The USDA's National Agricultural Library, in partnership with the American Farm Bureau Federation, has announced the launch of Start2farm.gov, a new online portal that helps toprovide assistance for beginning farmers and ranchers. The portal includes links to training, financing, technical assistance and other support services specifically for beginning farmers and ranchers as well as successful case studies about new and beginning farmers and ranchers.
"America's farmers and rural communities are vitally important to our nation's economy, producing the food, feed, fiber and fuel that continue to help us grow," said Agriculture Secretary Tom Vilsack. "USDA is working to provide opportunities for the next generation to get into agriculture in order to continue the record success of America's farmers and ranchers who are seeing record farm incomes and record exports. Start2Farm.gov will help us protect and sustain these successes, so that we continue to build an agriculture industry diverse and successful enough to attract the smartest, hardest-working young people in the nation."
Start2Farm.gov was funded via the NIFA Beginning Farmer and Rancher Development Program (BFRDP), program that funded the development of education, training, outreach and mentoring programs to enhance the sustainability of the next generation of America's farmers and ranchers. The program has been funded since fiscal year 2009. It was authorized in the 2008 farm bill with $75 million through FY12. In the first year of NIFA's Beginning Farmer and Rancher Development Program, three-year grants supported training for 5,000 beginning farmers and ranchers. In 2011, it is anticipated that these grants will have supported training for more than 10,000 beginning farmer and ranchers.
The BFRDP legislation requires Vilsack to establish an online clearinghouse that makes available to beginning farmers or ranchers supporting education curricula and training materials and programs. This clearinghouse, Start2Farm.gov, allows potential and beginning farmers to search for programs and resources that will help them find training, financing, technical assistance, and support networks. Additional features include a “Thinking about farming?” tutorial and an event calendar. Start2farm.gov also showcases stories of how other BFRDP grantees have started, and stayed in, farming and ranching.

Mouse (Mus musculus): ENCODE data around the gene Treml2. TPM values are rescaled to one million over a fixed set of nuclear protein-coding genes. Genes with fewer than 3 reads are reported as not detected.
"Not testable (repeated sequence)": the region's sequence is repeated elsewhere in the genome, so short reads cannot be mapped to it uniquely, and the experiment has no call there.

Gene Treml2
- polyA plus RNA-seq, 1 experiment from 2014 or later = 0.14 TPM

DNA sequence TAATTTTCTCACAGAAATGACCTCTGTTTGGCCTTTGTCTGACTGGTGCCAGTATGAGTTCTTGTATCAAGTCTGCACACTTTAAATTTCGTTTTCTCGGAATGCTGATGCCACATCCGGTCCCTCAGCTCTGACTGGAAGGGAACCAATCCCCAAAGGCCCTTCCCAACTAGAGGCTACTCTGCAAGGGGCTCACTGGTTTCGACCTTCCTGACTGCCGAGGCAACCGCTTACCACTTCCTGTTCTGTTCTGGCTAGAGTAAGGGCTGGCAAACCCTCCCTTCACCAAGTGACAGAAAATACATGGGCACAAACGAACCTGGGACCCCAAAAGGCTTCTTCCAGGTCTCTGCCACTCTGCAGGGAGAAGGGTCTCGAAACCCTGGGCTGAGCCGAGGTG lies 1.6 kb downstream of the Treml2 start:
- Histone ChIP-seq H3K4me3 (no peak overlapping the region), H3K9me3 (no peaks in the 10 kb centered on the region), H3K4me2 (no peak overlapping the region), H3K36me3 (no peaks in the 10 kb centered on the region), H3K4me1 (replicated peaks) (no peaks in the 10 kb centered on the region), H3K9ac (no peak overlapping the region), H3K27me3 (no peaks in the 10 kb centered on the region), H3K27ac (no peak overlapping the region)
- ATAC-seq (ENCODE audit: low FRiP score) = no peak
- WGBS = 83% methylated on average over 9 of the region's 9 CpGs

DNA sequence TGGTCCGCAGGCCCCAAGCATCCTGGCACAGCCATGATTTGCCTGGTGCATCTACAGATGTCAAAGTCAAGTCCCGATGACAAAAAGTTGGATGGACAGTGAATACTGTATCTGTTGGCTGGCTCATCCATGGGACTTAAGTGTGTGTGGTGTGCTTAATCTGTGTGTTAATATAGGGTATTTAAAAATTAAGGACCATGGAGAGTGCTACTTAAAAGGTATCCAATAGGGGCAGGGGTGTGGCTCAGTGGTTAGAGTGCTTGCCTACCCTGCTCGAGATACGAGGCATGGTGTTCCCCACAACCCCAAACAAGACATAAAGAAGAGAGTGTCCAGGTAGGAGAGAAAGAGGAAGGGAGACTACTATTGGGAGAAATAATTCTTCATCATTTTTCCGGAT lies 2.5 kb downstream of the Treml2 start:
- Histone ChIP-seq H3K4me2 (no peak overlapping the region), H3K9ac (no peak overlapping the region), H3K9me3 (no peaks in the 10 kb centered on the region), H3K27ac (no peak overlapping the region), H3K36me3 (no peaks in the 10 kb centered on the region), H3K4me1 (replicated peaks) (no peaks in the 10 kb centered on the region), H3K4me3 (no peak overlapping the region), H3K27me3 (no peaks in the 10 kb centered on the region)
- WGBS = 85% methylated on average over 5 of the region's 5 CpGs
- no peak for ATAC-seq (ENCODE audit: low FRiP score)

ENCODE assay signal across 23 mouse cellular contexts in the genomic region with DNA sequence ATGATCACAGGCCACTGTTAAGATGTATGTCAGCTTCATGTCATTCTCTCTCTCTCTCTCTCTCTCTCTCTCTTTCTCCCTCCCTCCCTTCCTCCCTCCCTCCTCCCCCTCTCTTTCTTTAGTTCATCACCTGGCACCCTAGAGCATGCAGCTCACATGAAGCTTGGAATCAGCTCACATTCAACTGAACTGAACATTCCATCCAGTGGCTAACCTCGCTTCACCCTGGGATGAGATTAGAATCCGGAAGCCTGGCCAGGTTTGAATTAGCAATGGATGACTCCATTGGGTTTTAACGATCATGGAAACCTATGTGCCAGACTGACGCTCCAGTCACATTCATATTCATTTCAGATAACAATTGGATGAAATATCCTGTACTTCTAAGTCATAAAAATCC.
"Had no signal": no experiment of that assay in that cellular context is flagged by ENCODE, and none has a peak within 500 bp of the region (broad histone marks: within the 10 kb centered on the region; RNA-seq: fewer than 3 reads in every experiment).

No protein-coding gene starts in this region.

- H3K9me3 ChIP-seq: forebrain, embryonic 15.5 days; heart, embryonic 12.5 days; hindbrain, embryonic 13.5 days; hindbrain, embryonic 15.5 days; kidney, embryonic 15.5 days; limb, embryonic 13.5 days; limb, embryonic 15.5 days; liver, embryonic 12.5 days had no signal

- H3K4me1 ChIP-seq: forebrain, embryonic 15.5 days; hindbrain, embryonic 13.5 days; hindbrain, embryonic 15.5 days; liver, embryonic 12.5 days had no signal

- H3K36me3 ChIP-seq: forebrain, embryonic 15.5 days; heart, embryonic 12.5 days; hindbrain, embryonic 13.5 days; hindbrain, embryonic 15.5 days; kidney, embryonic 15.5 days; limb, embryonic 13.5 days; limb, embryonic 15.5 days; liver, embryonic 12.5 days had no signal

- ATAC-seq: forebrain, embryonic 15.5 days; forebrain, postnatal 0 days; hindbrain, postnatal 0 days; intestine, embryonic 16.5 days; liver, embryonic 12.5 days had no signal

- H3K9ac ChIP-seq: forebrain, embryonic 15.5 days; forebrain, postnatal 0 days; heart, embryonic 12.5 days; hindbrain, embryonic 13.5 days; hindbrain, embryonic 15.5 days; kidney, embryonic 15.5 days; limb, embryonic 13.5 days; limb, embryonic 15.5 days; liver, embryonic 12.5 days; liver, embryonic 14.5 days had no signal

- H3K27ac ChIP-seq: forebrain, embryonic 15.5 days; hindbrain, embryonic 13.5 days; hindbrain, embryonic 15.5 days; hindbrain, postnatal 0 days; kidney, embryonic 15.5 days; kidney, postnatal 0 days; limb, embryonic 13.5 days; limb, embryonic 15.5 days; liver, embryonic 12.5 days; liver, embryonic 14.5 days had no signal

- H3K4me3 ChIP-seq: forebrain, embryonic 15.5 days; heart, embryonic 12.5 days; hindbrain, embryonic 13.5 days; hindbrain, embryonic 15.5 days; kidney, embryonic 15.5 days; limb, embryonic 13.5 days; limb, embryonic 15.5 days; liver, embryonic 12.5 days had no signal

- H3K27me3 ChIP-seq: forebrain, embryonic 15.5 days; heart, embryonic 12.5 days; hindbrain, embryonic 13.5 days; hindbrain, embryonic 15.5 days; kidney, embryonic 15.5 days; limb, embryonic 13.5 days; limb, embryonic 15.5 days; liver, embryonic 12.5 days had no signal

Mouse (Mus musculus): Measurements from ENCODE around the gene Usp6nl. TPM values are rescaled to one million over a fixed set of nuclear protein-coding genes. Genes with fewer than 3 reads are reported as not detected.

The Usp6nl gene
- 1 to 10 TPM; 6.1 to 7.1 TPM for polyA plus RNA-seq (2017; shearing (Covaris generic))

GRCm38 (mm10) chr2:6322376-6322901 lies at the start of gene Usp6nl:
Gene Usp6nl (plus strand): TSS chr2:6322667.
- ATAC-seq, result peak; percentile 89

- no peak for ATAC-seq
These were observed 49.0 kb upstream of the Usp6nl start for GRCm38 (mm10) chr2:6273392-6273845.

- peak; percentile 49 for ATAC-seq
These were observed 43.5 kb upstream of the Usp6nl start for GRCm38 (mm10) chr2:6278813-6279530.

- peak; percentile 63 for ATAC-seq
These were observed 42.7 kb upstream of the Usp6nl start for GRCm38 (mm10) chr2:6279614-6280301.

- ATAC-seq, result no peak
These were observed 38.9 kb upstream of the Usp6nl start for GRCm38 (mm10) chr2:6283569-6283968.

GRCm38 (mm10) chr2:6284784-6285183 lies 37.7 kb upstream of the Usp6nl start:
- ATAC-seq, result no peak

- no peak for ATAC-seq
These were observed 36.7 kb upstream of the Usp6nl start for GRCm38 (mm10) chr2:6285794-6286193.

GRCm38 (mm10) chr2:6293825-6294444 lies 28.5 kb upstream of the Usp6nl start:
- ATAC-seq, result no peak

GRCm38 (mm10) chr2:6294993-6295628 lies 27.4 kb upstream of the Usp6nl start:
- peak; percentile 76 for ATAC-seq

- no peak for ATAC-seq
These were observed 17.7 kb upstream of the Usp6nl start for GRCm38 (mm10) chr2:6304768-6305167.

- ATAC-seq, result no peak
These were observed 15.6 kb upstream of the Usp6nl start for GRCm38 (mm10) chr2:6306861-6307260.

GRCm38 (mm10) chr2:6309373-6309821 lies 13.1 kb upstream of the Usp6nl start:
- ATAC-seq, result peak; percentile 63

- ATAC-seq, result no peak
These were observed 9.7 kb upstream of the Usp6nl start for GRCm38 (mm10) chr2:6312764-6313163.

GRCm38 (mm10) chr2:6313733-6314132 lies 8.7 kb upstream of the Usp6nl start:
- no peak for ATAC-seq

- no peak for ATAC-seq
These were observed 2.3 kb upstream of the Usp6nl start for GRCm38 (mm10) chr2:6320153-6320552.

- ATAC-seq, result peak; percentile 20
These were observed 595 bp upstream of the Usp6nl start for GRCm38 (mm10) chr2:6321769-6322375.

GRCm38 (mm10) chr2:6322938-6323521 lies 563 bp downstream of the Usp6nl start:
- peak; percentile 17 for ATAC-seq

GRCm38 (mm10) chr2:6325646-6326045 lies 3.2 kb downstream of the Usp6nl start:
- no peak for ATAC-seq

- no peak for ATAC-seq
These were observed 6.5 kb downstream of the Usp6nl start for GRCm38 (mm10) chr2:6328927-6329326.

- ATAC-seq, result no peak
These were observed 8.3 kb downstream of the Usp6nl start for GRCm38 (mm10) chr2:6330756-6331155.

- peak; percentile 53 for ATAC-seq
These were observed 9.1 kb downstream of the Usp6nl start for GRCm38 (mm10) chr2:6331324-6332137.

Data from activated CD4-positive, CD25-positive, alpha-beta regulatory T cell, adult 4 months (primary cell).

Beginning farmers, by USDA definition, are those operated by individuals with 10 years or less experience operating farms. About 20 percent of the 2.1 million U.S. farms are classified as beginning farms, based on the USDA definition. Most beginning farmers are not young (that is, under 35 years old), do not have a college education, nor have access to farmland through their relatives, and more than one-quarter have zero value of farm production.
Most beginning farmers and ranchers experience shared challenges in getting started. The two most common and important challenges faced by beginning farmers are (1) having the market opportunity to buy or rent suitable land and (2) having capital to acquire land of a large enough scale to be profitable.
USDA is addressing these needs, as well as providing access to the farm safety net, through efforts in addition to the BFRDP grants:
- To raise a new generation of leaders for American agriculture, USDA provides affordable credit, including loans under the Beginning Farmer and Rancher Program, and Youth Loans via Extension and 4-H offices. In just the past two years, more than 40 percent of all FSA's farm loans went to beginning farmers and ranchers. (Since 2008, the number of loans to BFRs has climbed from 9,000 to 15,000.)
- The Conservation Reserve Transition Incentives Program encourages retiring or retired farmers to sell or lease expiring CRP lands to beginning and socially disadvantaged farmers and ranchers. It facilitates the transition of expiring CRP land to beginning or socially disadvantaged producers to help them begin farming or to expand their operations in a sustainable manner by providing incentives to retiring or retired owners and operators. Currently, there are 1,280 approved TIP contracts in 26 states totaling about 200,000 acres. The states with the largest TIP participation are Iowa, Kansas, Minnesota, Montana, Nebraska, and North Dakota. As of January 18, 2012, TIP payments totaling about $16.9 million have been obligated to retiring or retired land owners or operators.
The Risk Management Agency supports crop insurance education and outreach in 47 states to beginning, small, and historically underserved farmers and ranchers. From October 2010 through September 2011, a total of 77,000 farmers and ranchers attended educational sessions or were reached by direct mailing with educational information. In the past few years, the number of beginning, small, and historically underserved farmers and ranchers reached by this program has grown from 6 percent to 10 percent each year (or 8 percent on average).